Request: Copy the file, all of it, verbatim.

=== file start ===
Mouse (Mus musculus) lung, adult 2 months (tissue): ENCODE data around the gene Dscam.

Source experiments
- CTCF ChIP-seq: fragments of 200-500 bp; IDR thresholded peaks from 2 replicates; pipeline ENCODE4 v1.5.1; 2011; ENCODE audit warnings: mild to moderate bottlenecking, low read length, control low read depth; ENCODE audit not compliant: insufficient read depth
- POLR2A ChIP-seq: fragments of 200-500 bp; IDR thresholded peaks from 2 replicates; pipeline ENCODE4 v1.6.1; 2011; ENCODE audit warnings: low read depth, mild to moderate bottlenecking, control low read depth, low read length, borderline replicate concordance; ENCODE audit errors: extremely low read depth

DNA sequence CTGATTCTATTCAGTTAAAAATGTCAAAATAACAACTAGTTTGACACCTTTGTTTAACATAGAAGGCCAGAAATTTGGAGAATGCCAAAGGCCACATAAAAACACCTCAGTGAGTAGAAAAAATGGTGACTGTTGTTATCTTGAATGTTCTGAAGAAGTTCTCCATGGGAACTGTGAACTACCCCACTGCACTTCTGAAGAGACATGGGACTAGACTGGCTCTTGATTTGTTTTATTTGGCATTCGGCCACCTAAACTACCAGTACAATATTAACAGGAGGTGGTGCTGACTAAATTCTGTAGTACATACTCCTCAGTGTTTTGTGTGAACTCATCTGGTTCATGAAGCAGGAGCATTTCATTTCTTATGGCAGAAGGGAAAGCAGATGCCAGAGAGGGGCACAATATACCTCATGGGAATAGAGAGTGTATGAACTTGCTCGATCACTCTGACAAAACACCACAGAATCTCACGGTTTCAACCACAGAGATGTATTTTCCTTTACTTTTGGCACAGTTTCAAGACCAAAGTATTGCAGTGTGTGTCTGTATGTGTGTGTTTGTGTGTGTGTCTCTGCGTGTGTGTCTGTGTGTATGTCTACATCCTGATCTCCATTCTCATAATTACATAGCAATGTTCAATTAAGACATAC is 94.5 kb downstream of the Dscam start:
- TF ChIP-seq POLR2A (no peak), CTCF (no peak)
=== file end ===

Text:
Mouse (Mus musculus) lung, adult 2 months (tissue): ENCODE data around the gene Dscam.

Source experiments
- CTCF ChIP-seq: fragments of 200-500 bp; IDR thresholded peaks from 2 replicates; pipeline ENCODE4 v1.5.1; 2011; ENCODE audit warnings: mild to moderate bottlenecking, low read length, control low read depth; ENCODE audit not compliant: insufficient read depth
- POLR2A ChIP-seq: fragments of 200-500 bp; IDR thresholded peaks from 2 replicates; pipeline ENCODE4 v1.6.1; 2011; ENCODE audit warnings: low read depth, mild to moderate bottlenecking, control low read depth, low read length, borderline replicate concordance; ENCODE audit errors: extremely low read depth

DNA sequence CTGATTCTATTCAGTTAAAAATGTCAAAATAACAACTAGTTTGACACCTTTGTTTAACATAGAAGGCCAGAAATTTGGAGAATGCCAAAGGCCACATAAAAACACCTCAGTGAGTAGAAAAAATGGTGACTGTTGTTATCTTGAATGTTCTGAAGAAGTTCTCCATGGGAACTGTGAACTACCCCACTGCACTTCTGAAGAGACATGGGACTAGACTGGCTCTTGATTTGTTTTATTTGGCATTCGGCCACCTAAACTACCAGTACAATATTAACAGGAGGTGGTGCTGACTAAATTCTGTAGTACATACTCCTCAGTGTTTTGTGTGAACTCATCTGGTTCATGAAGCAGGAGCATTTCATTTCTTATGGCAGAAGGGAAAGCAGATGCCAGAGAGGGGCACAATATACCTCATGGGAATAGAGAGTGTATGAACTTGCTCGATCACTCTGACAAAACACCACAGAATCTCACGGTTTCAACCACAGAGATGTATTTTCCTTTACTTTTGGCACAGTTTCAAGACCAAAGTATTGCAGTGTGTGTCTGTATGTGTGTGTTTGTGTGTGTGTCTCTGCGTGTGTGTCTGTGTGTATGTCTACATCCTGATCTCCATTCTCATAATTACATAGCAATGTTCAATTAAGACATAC is 94.5 kb downstream of the Dscam start:
- TF ChIP-seq POLR2A (no peak), CTCF (no peak)